Dr Mateus Webba Da Silva

Reader of Pharmaceutical Chemistry

School of Pharm. & Pharmaceut. Sc.

Coleraine campus

Room Y148,
Cromore Road,
Co. Londonderry,
BT52 1SA,

Biomedical Sciences Research

Reader of Pharmaceutical Chemistry

Dr Mateus Webba Da Silva


Dr Mateus Webba da Silva earned a PhD in Chemistry from Exeter University in 1996. He was Research Fellow at the Royal Institute of Technology (Sweden), and Senior Research Associate at Duke University (USA) before taking up a lectureship at Ulster University in 2005. He is currently Reader of Pharmaceutical Chemistry and leads the “Pharmaceutical Sciences Research Group” of the Biomedical Science Research Institute.

Research interests

The major focus of research in this laboratory is the design and synthesis of new molecular and material entities utilizing nucleic acids. By applying novel chemical principles at the molecular level, exciting new molecules and molecular assemblies are created which possess unique biological, mechanical, sensory, electronic, and optical properties. Current programs of study include the following topics.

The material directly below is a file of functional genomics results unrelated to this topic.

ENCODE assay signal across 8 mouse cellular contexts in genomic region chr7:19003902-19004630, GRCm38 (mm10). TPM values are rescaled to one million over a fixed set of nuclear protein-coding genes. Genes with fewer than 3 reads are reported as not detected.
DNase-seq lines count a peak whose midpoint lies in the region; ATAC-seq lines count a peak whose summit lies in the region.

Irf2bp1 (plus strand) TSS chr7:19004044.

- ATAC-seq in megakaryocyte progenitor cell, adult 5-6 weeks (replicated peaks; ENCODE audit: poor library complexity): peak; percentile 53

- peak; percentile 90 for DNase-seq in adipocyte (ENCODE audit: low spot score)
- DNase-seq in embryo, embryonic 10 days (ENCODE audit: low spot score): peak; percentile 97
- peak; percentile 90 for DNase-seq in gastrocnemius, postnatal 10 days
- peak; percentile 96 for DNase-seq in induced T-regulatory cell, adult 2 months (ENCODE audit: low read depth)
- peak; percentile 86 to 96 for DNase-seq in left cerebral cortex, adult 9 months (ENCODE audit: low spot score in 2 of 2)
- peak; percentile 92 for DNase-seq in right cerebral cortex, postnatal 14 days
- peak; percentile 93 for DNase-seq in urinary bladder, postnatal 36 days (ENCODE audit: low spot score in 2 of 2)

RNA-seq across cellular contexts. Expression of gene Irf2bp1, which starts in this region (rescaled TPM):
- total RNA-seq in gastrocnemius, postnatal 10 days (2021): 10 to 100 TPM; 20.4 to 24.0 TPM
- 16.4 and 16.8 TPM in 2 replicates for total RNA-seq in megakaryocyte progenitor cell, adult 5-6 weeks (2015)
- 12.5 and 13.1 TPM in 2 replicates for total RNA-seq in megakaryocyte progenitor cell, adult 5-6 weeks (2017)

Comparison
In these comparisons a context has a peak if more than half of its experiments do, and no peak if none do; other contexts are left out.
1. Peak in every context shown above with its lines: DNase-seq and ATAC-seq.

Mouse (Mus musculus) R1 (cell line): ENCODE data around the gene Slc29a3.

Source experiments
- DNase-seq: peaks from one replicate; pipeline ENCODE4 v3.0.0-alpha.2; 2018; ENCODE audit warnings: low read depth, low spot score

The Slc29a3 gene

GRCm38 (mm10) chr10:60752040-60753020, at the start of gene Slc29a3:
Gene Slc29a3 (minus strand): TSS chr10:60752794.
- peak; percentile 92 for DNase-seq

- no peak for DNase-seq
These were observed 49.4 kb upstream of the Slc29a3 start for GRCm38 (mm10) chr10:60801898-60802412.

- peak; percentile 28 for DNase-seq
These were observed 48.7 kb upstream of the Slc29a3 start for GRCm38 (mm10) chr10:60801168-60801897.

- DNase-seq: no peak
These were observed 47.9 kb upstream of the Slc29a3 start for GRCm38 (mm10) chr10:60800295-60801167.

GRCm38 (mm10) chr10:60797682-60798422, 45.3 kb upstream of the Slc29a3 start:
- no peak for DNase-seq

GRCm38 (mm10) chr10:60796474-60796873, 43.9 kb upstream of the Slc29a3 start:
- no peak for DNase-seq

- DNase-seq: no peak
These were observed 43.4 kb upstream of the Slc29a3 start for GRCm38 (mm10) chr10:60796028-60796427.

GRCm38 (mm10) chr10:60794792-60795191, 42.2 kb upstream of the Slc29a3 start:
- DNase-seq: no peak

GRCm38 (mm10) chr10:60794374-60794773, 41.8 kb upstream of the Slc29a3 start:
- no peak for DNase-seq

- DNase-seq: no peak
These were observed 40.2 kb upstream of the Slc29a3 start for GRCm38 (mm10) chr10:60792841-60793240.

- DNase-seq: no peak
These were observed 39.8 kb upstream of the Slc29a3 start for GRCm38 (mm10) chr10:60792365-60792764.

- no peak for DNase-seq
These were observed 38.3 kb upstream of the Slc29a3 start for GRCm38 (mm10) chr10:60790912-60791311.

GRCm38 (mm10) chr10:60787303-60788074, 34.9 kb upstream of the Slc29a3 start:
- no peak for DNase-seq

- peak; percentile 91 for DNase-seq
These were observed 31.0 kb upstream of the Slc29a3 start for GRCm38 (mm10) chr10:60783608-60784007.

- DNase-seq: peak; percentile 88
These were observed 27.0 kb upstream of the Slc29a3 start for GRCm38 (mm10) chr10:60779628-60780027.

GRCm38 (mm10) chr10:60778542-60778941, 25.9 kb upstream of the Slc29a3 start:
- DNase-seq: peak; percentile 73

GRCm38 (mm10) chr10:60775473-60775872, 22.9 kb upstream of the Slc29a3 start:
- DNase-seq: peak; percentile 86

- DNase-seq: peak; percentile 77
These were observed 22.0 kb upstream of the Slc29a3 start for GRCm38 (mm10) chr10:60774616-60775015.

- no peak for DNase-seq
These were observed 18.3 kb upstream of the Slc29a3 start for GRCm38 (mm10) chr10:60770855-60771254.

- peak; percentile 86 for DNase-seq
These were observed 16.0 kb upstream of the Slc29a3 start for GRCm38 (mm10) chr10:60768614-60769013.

G-Therapeutics: Four-stranded nucleic acid architectures known as G-quadruplexes represent a novel molecular class of therapeutics with structure-specific recognition similar to protein-based monoclonal anti-bodies, and no known side effects. Out laboratory has developed the ability to control the self-assembly of these architectures and is currently interested in evaluating therapeutic utility of these architectures as drugs, drug carriers and sensors.

Functional plasmid nanoparticles: The most common form of gene therapy involves intracellular delivery of DNA that encodes a functional therapeutic gene to be delivered to specific sites of action. Although the science presents us with fantastic opportunities, delivery of the coding DNA is its biggest problem. In this program we are developing methodology to engineer particles of functional DNA plasmids for tissue-specific delivery.

G-Wires for Nanophotonics: Quantum confinement in the four-stranded DNA wire has demonstrated unique and unexpected properties. Nanowires of this type represent the smallest dimension for efficient transport of optoelectronic entities, due to their density of electronic states, and are therefore expected to be useful in nano(opto)electronics. In our laboratory we have been developing methodology for the controlled self-assembly of G-quadruplex wires. These architectures have demonstrated to posses interesting light emission properties that we are interested in exploiting.


  • Engineering & Physical Sciences Research Council (EPSRC)
  • Biotechnology & Biological Sciences Research Council (BBSRC)
  • The Royal Society (London)
  • The British Council